Simple Antennas for Amateur Radio Operators–a continuing series


The Minute Maid Antenna

Post #193

While I was doing some research into apartment and limited space antennas, I came across an intriguing article by Tony, I0JX, called the “Minute Maid Antenna.”  Apparently, this Italian ham who enjoys vacationing in the mountainous regions of Northern Italy had a problem of erecting a small portable antenna in the upper floor apartment he was using during a vacation.  Tony came up with an idea that may prove useful in your situation.

Tony secured a two-section, collapseable television mast approximately 3.8 meters long (about 12.45 feet), drilled a hole in the top of the mast, strung a long rope through the hole, and secured the rope guys to two heavy nails on the window frame.  He then extended the pole out the window at an angle of approximately 30 degrees and abutted the end of the antenna against the window frame.  The antenna end came to rest on a marble outcropping.  He steadied the antenna with the two guy wires and attached a 1 meter (about 40 inches or so) heavy gauge wire between the telescoping mast and his Daiwa automatic tuner.  He completed the project by running a counterpoise wire from the tuner into the apartment.

You can find his article and several photographs of the project by visiting http://www.qsl.net/i0jx/minute maid.html.  According to Tony, the antenna performs well from 7 MHz through 28 MHz.  Tony says the antenna is easy to assemble, becomes operational in seconds, is easily stored, costs little, and is suitable for portable operations.

I’ve used similar antennas is the past, with bamboo or fiberglass fishing rods substituting for the telescoping tv mast.  These antennas work well if a suitable counterpoise is used.  If you prefer a simpler arrangement that is easier to use, I recommend the MFJ 1622 apartment antenna, which uses a 5 1/2 foot rod, a simple air coil, a “wander” lead to find a good match, a “c”clamp to attach the antenna to a window sill, and a counterpoise wire.  The MFJ 1622 is similar to an apartment antenna marketed by B&W  in the 1980s.  I have one of these B&W units and it works well with a decent counterpoise.  This apartment antenna is excellent for portable or emergency use.  I have one stashed in my van as a backup antenna or for days I feel like operating in a park or at the beach.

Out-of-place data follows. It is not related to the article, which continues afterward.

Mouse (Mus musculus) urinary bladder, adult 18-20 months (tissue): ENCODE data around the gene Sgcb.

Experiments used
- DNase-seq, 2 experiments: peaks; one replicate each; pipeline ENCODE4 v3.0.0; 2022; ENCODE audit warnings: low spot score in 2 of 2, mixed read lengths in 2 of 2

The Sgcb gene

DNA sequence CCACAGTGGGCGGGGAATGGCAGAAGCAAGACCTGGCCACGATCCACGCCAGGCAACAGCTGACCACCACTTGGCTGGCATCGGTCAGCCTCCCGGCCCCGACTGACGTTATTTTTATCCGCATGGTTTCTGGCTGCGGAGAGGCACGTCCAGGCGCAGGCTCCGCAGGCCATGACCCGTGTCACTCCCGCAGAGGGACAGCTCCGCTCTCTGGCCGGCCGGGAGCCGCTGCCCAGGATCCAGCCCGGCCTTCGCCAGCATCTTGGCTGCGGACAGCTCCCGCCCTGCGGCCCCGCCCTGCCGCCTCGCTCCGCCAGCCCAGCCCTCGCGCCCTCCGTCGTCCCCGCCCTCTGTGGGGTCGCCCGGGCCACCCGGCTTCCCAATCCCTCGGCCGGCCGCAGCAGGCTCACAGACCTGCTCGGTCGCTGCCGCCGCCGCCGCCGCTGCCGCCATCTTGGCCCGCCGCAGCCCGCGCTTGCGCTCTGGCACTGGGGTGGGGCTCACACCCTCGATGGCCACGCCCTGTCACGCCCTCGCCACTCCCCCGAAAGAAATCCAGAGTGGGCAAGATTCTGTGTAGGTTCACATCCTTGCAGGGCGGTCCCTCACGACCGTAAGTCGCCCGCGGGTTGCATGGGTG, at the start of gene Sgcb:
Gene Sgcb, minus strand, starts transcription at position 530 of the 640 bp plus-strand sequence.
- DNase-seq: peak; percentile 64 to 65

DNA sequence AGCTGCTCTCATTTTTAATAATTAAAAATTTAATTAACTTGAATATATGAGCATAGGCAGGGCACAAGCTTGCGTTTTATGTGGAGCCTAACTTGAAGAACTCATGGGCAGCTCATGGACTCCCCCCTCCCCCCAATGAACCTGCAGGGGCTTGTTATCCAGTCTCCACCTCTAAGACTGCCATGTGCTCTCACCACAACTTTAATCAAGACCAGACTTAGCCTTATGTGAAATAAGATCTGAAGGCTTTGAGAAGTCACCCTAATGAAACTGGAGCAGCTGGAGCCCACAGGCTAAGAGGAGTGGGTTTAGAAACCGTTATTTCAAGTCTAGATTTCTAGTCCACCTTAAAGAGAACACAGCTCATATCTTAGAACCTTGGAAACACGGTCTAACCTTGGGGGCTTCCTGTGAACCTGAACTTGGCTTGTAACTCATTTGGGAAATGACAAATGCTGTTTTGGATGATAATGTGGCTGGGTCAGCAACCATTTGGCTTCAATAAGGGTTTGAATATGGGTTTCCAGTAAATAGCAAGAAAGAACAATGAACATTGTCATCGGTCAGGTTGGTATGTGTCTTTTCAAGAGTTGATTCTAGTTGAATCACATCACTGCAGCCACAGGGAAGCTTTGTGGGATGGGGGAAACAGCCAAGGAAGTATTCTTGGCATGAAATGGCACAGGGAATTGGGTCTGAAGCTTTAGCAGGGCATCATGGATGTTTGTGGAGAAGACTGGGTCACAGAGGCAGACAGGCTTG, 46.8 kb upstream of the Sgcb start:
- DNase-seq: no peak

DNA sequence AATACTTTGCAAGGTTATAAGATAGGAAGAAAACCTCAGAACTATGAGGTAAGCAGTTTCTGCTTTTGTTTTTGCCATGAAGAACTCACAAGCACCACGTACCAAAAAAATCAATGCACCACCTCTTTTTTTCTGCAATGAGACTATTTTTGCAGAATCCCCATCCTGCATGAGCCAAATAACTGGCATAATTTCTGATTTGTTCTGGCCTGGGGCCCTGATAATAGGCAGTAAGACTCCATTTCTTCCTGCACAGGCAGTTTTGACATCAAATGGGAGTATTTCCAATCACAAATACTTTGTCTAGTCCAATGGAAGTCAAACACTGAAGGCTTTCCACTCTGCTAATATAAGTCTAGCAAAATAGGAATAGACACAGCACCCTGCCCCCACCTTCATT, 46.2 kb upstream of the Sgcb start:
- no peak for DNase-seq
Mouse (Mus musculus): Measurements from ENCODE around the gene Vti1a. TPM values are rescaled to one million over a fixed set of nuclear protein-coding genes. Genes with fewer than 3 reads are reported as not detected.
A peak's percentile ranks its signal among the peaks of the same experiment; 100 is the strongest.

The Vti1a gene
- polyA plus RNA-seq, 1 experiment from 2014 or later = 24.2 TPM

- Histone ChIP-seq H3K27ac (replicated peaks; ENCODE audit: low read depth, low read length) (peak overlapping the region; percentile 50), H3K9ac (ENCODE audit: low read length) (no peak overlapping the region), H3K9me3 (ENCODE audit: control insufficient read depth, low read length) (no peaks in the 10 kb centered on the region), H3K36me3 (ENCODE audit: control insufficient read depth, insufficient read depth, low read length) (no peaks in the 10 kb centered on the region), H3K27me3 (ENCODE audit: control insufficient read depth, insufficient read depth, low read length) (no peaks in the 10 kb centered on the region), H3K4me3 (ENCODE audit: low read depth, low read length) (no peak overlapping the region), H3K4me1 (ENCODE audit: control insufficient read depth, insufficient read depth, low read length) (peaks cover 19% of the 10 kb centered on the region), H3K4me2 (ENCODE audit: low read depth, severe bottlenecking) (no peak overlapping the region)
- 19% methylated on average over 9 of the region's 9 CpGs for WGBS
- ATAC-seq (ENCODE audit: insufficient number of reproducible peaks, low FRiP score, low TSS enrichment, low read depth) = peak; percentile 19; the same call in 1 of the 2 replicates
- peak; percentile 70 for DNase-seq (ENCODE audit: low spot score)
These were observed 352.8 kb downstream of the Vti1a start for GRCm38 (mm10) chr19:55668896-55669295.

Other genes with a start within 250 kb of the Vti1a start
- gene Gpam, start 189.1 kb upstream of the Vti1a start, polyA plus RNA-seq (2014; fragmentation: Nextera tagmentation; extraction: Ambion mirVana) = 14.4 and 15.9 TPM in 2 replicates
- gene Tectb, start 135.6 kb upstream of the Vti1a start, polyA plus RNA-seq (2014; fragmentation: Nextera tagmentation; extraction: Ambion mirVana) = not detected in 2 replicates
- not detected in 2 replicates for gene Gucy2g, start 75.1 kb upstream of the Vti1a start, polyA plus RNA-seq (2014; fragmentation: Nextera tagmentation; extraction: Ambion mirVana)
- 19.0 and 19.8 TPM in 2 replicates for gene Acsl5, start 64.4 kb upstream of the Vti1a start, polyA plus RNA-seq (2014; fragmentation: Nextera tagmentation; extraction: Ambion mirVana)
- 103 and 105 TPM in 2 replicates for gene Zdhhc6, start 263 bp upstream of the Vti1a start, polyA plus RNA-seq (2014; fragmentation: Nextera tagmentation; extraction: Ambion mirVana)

You probably can design a system similar to that of Tony’s by buying a collapseable rod antenna from MFJ, a coil, and sufficient wire for a counterpoise.  By tapping the air coil in the right place, you should be able to get a respectable signal into the F layer.  After you play with this type of antenna a few times, adjustments become easier.

I salute Tony for his ingenuity and for  his refusal to let restricted space get him down.  There are all kinds of ways to get on the air if you give your imagination free reign.

Another good source of antenna ideas resides in the archieves of QST Magazine.  If you are an ARRL member, you can access these historical files and find many ways to homebrew an antenna that fits your situation.  And if all else fails, treat your home station as a static “mobile” station.  As suggested in the last post, a mobile antenna modified for home use may be the ticket to getting on the air.  Besides, there is a certain pride in building a piece of equipment that actually works!  So, grab some wire, do a little research, build that new “skyhook”, and escape the limits of the housing police.

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Thanks for joining us today!

Aloha es 73 de KH6JRM–BK29jx15 (along the Hamakua Coast of Hawaii Island)

Russ Roberts

 

 

 

Simple Antennas for the Amateur Radio Operator–a continuing series


Treating your home station as a mobile operation

Post #192